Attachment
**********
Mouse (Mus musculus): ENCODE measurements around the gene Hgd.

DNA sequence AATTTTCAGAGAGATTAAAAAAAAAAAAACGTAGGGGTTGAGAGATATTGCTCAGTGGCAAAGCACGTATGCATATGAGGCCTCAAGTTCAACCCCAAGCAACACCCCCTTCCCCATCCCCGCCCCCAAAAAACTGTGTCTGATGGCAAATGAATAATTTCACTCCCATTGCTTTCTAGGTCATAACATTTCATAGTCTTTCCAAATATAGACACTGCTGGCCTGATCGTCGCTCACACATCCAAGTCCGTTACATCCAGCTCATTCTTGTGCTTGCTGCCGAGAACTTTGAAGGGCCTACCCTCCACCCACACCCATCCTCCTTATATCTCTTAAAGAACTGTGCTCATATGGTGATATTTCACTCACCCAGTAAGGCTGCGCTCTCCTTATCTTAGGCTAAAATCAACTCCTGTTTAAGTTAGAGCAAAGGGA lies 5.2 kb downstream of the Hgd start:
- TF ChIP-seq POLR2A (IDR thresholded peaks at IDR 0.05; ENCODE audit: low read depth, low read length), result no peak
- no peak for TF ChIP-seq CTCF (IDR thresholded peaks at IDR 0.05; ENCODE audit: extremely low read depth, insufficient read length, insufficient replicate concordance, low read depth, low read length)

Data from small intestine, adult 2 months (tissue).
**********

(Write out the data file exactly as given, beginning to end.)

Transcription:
Mouse (Mus musculus): ENCODE measurements around the gene Hgd.

DNA sequence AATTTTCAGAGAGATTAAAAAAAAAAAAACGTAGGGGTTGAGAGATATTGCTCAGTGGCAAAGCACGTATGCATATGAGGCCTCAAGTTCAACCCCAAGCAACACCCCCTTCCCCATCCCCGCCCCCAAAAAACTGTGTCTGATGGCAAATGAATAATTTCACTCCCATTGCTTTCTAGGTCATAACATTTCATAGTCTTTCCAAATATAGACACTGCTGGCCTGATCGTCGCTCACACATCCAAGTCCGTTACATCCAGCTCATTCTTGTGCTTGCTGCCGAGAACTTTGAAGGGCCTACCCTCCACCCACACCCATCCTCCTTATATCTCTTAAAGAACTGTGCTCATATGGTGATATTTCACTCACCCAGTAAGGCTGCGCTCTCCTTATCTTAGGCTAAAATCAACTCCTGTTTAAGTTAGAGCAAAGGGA lies 5.2 kb downstream of the Hgd start:
- TF ChIP-seq POLR2A (IDR thresholded peaks at IDR 0.05; ENCODE audit: low read depth, low read length), result no peak
- no peak for TF ChIP-seq CTCF (IDR thresholded peaks at IDR 0.05; ENCODE audit: extremely low read depth, insufficient read length, insufficient replicate concordance, low read depth, low read length)

Data from small intestine, adult 2 months (tissue).